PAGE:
Biodiversity hotspots rich in species and numbers include central Mexico and the Brazilian Atlantic Forest.

To test the notion that cacti will benefit from a warmer and more drought-prone world, researchers led by Michiel Pillet from the University of Arizona examined data on more than 400 species and ran models projecting how they would fare at mid-century and beyond under different greenhouse gas emissions scenarios.

The findings "paint a more pessimistic future," according to the study, published Thursday.

Currently, the main threat to cacti is expanding agriculture, along with land degradation, biodiversity loss and harvesting for various uses.

Even without climate change, cacti "is one of the most endangered groups of organisms on the planet," with more than 30 percent classified as at risk of extinction, the authors note.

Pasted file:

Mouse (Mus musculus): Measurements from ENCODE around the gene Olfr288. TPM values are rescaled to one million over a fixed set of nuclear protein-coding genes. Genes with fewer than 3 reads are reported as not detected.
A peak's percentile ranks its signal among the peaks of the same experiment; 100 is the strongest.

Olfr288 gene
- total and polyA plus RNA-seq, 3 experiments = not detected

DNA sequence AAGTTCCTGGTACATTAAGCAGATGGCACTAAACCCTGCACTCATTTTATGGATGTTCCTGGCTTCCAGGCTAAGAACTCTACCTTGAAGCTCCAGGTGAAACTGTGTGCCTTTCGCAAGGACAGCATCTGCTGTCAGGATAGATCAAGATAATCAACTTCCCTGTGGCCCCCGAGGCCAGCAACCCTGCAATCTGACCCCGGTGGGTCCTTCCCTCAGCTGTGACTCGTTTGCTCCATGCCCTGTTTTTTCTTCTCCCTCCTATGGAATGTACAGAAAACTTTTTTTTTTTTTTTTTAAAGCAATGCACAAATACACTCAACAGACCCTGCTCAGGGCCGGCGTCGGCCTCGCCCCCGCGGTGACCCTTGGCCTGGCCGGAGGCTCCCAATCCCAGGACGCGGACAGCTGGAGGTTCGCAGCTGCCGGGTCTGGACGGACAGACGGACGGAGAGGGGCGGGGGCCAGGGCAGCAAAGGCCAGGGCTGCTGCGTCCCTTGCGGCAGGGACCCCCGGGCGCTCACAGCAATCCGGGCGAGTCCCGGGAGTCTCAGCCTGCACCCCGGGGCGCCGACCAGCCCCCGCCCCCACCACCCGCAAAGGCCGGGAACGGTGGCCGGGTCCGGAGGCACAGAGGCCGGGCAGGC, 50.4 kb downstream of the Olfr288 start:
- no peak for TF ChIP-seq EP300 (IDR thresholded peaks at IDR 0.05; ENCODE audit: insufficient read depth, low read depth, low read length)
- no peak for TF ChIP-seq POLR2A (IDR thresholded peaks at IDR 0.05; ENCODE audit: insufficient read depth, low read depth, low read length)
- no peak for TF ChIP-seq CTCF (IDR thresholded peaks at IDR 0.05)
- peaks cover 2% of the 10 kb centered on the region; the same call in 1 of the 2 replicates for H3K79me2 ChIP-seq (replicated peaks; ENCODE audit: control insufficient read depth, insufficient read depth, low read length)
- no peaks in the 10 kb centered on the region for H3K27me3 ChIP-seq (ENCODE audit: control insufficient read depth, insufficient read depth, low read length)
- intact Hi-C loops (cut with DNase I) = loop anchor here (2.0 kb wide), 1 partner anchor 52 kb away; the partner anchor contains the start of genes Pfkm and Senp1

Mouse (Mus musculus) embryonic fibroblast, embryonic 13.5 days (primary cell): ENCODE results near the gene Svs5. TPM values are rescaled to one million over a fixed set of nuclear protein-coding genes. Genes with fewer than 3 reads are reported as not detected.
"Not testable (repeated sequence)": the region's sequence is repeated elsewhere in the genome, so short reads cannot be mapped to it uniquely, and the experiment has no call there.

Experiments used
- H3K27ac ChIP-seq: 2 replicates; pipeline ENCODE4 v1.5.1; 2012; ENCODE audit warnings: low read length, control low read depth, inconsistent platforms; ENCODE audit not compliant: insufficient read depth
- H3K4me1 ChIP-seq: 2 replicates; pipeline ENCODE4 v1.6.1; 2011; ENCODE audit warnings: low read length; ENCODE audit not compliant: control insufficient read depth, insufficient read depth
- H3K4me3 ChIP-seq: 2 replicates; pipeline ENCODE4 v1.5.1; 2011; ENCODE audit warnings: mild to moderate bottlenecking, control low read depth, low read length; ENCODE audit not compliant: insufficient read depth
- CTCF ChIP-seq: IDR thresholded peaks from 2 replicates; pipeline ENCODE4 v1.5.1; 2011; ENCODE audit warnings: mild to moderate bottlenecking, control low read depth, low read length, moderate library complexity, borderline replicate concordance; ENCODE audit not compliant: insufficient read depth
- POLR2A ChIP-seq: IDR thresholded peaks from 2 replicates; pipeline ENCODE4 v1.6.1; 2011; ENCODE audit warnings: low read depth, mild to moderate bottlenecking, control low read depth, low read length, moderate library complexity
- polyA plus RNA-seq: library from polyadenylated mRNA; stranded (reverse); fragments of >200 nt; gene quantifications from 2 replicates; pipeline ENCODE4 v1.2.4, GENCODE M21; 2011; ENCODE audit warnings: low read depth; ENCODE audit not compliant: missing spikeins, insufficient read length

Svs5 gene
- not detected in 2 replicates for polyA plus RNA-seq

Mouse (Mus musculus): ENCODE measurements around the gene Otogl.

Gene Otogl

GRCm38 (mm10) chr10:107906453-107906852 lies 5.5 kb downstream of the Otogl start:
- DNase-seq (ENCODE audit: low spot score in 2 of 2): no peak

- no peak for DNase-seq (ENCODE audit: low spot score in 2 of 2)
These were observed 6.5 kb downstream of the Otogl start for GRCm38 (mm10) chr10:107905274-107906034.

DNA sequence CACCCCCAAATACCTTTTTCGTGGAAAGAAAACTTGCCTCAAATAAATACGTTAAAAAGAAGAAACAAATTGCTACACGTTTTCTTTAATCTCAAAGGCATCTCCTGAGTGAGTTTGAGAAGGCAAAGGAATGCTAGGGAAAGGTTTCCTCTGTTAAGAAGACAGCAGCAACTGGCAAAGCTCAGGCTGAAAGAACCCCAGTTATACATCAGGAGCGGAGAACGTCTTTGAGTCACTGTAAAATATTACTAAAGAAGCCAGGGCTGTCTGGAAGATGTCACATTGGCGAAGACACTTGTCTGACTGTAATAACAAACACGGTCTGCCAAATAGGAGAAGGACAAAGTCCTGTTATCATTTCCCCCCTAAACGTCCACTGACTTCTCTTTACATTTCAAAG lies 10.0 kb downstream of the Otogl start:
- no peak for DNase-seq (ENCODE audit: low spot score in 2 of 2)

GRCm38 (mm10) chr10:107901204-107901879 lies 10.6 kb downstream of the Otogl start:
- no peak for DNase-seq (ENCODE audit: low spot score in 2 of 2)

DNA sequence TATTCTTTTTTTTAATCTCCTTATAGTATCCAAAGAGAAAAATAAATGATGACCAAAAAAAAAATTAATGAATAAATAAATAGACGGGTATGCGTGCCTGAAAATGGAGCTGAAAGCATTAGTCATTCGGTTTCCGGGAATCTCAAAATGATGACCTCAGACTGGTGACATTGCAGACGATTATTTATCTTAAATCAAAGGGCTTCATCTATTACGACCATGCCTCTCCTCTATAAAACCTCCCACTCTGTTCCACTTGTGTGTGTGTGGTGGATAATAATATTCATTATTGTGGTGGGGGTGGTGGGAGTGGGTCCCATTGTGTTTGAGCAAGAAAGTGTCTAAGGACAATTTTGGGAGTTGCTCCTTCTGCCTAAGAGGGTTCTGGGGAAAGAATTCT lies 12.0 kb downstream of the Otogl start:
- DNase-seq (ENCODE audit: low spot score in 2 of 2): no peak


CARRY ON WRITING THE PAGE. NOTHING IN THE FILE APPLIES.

Under a moderate emissions scenario in line with current policies, global warming will soon be a significant threat as well.

"Our results suggest that climate change will become a primary driver of cactus extinction risk, with 60 to 90 percent of species assessed negatively impacted" by global warming, the researchers reported.

Within four or five decades, some 25 percent of cacti species could experience unfamiliar climates over a quarter of their current range.

Earlier studies have shown impaired photosynthesis -- the process by which plants use sunlight to make foods from CO2 and water -- with only two degrees Celsius of global warming.

Earth's average surface temperature, including oceans, is already 1.1C warmer than preindustrial times, and about 1.7C warmer over land only.

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